Golden Gun’s 40th anniversary: 007′s sacrificial lamb


Normally, we’d have waited to do a post about The Man With The Golden Gun’s 40th anniversary. But with this week’s passing of co-director of photography Oswald Morris, this is as good a time to examine the ninth James Bond film.

Let’s face it: Golden Gun doesn’t get a lot of love among James Bond fans or even professionals. It’s exhibit A when the subject comes up about 007 film misfires. Too goofy. Too cheap. Too many of the crew members having a bad day.

Over the years, Bond fans have said it has an average John Barry score (though one supposes Picasso had average paintings). It has too many bad gags (Bond watches as two teenage karate students take out a supposedly deadly school of assassins). And, for a number of first-generation 007 film fans, it has Roger Moore playing Bond, which is bad it and of itself.

Golden Gun is a way for fans to establish “street cred” — a way of establishing, “I’m not a fan boy.” The 1974 film is a way for the makers of 007 films to establish they’re really talking candidly, that not every Bond film has been an unqualified success.

The latter point is true enough. Golden Gun’s worldwide box office plunged 40 percent compared with Live And Let Die ($97.6 million versus $161.8 million, according to THE NUMBERS website). Within a few weeks of its December 1974 U.S. release, United Artists hurriedly paired Golden Gun with Thunderbolt and Lightfoot, which UA released earlier in 1974, to make a double feature.

In terms of long-term importance, Golden Gun was the finale of the Albert R. Broccoli-Harry Saltzman 007 partnership. Saltzman would soon be in financial trouble and have to sell out his share of the franchise to United Artists. In a way, things have never really been the same since.

This is not to argue that Golden Gun is the best offering in the Eon Production series. Rather, in many ways, it’s the runt of the litter that everybody likes to pick on — even among the same people who’d chafe at criticism of their favorite 007 film.

The documentary Inside The Man With The Golden Gun says the movie has all of the 007 “ingredients.” Of course, such a documentary is approved by executives who aren’t exactly demanding candor. But the statement is true. It has not one, but two Oscar winning directors of photography (Morris and Ted Moore); it has a score by a five-time Oscar winner (Barry); it is one of 13 007 movies Richard Maibaum contributed writing.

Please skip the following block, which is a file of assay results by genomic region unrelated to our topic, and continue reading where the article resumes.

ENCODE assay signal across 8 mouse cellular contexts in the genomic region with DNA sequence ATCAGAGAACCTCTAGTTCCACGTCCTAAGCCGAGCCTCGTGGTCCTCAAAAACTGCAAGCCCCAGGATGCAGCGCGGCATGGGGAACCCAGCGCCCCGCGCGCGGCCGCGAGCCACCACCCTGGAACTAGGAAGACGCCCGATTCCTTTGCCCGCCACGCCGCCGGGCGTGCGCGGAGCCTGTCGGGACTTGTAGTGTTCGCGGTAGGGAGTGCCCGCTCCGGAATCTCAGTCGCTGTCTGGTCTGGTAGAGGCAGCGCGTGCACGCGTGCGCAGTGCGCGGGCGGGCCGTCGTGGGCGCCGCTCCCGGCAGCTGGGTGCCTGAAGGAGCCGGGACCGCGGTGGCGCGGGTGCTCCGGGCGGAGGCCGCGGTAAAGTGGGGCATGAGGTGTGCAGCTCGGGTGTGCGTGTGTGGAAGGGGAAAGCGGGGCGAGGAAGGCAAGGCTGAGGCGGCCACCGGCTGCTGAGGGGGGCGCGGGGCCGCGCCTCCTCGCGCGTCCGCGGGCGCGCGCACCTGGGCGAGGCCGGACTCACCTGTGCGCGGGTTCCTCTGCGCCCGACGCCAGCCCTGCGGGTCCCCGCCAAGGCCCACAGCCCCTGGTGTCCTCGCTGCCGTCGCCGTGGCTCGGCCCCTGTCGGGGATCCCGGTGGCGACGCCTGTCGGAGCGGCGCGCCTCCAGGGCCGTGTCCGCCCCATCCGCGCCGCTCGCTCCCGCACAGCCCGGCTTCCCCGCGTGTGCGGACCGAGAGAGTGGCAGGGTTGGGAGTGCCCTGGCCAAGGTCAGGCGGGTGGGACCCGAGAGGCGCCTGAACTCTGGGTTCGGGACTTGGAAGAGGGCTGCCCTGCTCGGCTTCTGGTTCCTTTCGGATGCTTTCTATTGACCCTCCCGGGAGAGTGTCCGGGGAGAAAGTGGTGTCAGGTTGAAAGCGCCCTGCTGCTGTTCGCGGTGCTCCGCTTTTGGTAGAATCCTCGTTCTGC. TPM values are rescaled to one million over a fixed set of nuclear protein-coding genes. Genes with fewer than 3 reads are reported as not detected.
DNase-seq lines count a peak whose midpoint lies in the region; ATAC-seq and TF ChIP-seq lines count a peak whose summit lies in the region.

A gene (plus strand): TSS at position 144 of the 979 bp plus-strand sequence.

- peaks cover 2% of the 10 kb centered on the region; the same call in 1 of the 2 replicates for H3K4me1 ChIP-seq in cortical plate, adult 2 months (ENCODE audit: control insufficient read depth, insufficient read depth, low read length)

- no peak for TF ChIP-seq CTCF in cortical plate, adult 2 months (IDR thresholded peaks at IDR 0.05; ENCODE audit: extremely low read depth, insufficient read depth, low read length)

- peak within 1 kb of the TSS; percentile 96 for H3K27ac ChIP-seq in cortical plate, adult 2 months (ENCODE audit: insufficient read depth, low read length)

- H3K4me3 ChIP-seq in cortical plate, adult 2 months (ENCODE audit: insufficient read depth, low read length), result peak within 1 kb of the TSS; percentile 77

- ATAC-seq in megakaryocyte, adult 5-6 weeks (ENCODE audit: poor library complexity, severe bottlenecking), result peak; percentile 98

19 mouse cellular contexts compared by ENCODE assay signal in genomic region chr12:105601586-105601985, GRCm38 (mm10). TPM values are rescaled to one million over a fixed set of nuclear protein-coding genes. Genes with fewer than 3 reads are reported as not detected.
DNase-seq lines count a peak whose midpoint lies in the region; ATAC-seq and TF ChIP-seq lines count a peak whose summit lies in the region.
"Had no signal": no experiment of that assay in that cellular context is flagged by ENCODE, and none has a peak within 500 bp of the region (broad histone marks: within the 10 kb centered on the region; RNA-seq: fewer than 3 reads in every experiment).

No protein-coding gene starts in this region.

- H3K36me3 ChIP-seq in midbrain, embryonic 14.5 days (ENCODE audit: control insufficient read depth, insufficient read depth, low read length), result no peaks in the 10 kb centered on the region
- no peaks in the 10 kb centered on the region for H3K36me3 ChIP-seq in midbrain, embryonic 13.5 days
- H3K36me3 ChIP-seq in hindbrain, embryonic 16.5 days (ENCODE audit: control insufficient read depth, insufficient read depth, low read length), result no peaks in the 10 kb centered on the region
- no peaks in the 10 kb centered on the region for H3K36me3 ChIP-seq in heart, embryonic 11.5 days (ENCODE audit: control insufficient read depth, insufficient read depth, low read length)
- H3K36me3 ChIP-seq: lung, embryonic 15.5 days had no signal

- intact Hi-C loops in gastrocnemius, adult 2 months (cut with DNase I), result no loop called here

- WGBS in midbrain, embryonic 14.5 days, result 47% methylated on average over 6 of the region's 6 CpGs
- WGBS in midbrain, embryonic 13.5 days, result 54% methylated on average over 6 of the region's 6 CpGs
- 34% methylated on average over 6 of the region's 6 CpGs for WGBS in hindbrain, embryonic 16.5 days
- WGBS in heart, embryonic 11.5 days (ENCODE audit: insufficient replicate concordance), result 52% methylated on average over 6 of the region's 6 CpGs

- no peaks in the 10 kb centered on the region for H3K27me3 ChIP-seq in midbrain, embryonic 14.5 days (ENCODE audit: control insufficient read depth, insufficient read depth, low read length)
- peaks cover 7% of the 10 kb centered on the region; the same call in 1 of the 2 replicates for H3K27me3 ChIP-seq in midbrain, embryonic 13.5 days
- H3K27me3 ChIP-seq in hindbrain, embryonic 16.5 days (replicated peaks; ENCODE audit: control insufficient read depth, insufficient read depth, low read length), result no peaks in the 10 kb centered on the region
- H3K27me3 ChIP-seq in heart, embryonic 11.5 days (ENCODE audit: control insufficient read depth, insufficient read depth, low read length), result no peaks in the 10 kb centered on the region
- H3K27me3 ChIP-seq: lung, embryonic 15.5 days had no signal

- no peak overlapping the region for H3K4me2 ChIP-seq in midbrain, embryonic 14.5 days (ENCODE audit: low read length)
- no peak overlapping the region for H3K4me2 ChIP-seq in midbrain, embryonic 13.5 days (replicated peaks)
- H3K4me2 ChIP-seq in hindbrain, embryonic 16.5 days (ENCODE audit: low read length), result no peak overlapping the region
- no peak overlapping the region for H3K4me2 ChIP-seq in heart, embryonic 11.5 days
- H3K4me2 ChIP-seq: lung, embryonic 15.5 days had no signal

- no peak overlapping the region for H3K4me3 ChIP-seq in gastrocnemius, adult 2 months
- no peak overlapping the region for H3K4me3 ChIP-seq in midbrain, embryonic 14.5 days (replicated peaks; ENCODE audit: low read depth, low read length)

Then again, movies sometimes are less the sum of their parts. It happens. Not everyone has their best day.

For many, Golden Gun is a convenient piñata. Despite some positives (including a genuinely dangerous driving stunt), it’s never going to get much love in the 007 community.

MI6 Confidential interviews Purvis & Wade

Robert Wade, left, and Neal Purvis.

Robert Wade, left, and Neal Purvis.

MI6 Confidential, the James Bond fan magazine, is out with a new issue that includes an interview with five-time 007 screenwriters Neal Purvis and Robert Wade.

In issue 24, the duo “talk candidly about their years with Bond,” according to an MI6 Confidential promo. The writing team’s work on Bond spanned more than a decade, from 1999′s The World Is Not Enough, through 2012′s Skyfall.

Purvis and Wade have now departed the series. Bond 24 is being written by John Logan, who rewrote Purvis and Wade on Skyfall. Logan is also slated to write Bond 25.

As we discussed IN A JAN. 11 POST, four of the five Purvis/Wade movies involved a theme where either Bond isn’t “fully” Bond yet, or he’s lost his mojo and needs to get it back.